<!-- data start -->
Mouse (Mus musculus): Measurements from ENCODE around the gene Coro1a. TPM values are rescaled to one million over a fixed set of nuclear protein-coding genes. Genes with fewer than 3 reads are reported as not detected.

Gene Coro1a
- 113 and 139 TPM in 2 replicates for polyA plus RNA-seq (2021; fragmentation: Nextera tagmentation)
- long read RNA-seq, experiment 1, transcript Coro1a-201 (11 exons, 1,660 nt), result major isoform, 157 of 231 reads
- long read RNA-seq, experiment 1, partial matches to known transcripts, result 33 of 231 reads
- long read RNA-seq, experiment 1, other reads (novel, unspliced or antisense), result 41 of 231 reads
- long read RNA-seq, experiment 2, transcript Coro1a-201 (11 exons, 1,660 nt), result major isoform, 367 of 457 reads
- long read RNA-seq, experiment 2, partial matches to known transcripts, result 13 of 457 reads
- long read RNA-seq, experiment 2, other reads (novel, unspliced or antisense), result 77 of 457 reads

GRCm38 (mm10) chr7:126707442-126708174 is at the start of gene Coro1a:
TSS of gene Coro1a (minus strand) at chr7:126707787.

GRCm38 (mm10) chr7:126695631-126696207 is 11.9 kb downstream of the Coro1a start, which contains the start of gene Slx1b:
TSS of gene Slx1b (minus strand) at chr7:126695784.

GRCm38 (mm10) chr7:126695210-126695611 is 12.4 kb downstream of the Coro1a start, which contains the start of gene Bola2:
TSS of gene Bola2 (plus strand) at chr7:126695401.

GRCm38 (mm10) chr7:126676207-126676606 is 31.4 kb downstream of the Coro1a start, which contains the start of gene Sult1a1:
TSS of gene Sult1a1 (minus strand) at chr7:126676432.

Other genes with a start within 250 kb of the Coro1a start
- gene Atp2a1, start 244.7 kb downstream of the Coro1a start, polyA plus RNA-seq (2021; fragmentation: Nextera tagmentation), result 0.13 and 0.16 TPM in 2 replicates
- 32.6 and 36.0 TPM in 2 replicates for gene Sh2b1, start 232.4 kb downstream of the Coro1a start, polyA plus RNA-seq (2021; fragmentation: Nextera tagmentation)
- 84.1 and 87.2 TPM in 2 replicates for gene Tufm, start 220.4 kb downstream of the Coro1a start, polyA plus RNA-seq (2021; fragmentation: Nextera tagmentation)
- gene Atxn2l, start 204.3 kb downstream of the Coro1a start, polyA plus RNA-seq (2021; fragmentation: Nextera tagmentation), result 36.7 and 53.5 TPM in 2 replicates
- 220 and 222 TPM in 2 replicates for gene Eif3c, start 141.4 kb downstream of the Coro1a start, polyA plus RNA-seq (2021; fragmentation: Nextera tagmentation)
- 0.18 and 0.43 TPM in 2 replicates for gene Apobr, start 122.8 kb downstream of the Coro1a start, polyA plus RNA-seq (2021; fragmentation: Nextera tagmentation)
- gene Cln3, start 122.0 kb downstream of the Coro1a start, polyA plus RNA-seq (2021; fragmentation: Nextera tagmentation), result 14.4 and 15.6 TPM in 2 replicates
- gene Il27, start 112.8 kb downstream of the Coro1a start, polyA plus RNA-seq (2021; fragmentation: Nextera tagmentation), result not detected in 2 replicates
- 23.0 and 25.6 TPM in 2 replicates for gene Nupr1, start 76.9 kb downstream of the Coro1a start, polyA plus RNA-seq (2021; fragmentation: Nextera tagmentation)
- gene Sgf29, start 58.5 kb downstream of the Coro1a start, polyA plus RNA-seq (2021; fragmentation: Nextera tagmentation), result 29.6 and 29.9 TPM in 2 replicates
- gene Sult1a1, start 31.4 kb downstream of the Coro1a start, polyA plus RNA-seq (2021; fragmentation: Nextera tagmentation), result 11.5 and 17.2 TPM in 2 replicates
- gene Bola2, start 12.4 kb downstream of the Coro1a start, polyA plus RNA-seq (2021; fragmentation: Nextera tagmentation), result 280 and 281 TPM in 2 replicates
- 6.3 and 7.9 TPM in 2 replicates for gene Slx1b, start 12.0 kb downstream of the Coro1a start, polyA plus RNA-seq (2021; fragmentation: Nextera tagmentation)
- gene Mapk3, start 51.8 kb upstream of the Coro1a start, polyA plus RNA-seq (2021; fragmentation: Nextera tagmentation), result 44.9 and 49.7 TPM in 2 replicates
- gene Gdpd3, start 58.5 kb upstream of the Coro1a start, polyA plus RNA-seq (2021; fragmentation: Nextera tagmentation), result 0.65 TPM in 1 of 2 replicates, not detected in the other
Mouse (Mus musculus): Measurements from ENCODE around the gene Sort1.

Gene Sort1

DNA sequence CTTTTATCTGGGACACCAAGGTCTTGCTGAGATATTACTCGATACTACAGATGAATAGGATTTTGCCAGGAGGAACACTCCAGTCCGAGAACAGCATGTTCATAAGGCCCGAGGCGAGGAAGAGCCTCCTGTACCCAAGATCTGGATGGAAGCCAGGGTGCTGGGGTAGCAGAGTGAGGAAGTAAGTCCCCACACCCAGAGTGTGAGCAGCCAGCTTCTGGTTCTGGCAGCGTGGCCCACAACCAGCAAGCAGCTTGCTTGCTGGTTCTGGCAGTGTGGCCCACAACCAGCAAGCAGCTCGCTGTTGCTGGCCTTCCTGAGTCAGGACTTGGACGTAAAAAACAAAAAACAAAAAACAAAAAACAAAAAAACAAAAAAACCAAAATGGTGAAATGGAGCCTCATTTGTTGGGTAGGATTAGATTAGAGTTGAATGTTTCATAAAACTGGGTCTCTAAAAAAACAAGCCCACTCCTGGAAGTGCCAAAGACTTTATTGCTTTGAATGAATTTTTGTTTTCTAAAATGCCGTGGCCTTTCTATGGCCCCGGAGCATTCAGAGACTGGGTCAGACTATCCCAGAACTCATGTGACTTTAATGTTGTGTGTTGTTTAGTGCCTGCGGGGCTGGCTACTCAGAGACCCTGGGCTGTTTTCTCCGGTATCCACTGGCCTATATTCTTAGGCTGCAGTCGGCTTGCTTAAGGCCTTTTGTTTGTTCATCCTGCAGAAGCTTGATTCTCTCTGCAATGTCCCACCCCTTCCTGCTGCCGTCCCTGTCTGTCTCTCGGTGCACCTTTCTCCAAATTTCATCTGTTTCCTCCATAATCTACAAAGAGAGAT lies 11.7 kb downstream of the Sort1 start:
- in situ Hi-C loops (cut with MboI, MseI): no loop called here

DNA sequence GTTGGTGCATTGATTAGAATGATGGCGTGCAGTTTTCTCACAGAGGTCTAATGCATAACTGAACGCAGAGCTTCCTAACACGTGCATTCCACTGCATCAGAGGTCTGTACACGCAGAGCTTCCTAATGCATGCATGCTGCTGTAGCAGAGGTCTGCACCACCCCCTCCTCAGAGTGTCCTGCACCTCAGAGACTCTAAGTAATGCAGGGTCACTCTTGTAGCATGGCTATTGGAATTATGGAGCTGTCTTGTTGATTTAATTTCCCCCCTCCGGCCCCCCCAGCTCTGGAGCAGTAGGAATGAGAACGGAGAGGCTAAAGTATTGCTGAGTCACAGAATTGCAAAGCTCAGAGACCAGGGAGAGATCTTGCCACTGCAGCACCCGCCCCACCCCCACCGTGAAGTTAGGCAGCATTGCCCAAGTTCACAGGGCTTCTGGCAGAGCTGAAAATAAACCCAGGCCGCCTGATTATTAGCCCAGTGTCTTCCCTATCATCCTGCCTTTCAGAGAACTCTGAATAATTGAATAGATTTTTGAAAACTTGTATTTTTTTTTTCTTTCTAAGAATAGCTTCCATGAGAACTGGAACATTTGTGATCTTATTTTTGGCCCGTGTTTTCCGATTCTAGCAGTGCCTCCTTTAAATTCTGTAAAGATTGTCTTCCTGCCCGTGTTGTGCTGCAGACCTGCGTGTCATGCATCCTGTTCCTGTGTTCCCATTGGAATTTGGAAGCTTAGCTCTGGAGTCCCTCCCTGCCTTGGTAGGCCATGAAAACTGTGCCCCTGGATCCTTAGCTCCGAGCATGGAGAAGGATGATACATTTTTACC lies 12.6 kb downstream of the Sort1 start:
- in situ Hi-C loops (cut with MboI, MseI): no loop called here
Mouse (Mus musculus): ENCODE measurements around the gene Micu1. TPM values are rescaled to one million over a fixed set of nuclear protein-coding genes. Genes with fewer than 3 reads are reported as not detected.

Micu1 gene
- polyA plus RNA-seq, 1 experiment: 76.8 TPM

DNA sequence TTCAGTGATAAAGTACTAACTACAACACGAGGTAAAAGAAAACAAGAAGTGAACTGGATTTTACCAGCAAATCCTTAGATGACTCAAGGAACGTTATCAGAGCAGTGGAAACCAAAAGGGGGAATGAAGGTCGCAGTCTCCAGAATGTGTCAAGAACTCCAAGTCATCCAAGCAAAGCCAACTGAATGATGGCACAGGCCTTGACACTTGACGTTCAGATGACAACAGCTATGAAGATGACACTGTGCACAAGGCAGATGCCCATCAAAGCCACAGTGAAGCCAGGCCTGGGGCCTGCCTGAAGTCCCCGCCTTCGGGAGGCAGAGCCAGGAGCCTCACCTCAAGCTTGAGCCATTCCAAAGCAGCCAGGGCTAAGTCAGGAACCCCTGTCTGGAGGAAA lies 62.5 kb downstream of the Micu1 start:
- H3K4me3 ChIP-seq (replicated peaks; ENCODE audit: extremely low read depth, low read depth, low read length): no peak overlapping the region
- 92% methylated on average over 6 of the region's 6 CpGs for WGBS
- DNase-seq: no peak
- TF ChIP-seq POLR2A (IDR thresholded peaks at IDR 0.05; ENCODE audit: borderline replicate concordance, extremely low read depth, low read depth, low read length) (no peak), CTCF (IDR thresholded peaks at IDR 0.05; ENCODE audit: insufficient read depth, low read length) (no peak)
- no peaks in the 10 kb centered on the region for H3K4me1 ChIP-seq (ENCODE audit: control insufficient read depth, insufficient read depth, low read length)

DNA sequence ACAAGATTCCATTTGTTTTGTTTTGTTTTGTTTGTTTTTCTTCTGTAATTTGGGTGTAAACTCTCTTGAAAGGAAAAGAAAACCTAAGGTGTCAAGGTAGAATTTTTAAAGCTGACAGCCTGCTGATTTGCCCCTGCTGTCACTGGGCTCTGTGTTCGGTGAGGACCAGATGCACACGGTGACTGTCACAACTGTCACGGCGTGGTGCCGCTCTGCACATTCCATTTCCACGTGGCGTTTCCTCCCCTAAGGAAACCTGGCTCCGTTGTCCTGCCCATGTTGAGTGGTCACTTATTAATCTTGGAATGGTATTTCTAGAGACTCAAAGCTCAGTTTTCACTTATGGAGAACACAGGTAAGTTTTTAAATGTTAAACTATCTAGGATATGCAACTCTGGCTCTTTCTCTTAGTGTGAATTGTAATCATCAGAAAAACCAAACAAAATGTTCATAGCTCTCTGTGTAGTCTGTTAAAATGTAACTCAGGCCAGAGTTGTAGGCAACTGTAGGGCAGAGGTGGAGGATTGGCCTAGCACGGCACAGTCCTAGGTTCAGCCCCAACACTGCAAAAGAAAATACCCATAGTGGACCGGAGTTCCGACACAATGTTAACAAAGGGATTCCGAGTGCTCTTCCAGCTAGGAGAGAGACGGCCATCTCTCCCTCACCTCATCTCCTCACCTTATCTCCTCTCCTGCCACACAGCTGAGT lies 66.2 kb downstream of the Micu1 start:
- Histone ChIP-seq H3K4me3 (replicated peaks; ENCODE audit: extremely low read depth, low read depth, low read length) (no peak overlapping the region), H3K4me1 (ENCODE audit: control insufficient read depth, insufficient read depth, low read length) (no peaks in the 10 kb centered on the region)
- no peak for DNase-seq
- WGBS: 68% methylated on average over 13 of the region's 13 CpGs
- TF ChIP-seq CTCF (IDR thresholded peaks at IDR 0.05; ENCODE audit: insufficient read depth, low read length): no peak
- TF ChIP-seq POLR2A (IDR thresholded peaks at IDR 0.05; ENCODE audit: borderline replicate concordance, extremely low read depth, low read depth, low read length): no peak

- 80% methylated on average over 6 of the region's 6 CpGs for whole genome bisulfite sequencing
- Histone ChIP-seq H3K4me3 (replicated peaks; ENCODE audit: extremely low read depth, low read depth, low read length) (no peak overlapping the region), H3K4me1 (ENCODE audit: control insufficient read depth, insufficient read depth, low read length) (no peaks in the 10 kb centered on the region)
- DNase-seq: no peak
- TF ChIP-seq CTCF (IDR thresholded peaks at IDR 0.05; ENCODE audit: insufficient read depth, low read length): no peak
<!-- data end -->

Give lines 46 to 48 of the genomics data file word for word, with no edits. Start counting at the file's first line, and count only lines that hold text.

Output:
- DNase-seq: no peak
- TF ChIP-seq POLR2A (IDR thresholded peaks at IDR 0.05; ENCODE audit: borderline replicate concordance, extremely low read depth, low read depth, low read length) (no peak), CTCF (IDR thresholded peaks at IDR 0.05; ENCODE audit: insufficient read depth, low read length) (no peak)
- no peaks in the 10 kb centered on the region for H3K4me1 ChIP-seq (ENCODE audit: control insufficient read depth, insufficient read depth, low read length)